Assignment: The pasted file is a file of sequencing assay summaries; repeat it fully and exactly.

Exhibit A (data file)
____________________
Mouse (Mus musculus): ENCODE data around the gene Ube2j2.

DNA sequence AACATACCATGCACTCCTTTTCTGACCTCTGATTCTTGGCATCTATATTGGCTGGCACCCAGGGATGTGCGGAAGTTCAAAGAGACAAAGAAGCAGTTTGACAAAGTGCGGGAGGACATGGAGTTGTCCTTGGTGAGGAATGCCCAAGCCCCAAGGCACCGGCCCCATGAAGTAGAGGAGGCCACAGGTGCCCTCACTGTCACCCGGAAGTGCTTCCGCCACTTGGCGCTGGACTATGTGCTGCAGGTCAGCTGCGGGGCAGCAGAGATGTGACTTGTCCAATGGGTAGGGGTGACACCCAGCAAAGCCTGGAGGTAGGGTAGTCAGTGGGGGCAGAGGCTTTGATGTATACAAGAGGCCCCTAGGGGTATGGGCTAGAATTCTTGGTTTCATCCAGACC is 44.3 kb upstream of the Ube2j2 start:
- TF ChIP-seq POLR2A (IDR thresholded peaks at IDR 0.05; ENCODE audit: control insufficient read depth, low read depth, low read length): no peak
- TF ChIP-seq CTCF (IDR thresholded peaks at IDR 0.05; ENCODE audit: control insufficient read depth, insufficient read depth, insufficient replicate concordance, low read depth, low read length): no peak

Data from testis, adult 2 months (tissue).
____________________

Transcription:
Mouse (Mus musculus): ENCODE data around the gene Ube2j2.

DNA sequence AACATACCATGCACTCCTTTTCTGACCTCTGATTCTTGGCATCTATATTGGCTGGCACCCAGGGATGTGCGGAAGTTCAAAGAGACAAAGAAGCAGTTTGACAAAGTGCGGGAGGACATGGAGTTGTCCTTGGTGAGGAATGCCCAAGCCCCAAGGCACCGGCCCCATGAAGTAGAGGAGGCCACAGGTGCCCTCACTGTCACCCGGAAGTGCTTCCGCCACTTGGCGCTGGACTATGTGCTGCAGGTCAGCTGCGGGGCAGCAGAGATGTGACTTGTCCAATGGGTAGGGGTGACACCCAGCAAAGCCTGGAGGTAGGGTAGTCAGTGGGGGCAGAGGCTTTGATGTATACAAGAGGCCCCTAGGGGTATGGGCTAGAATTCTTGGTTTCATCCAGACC is 44.3 kb upstream of the Ube2j2 start:
- TF ChIP-seq POLR2A (IDR thresholded peaks at IDR 0.05; ENCODE audit: control insufficient read depth, low read depth, low read length): no peak
- TF ChIP-seq CTCF (IDR thresholded peaks at IDR 0.05; ENCODE audit: control insufficient read depth, insufficient read depth, insufficient replicate concordance, low read depth, low read length): no peak

Data from testis, adult 2 months (tissue).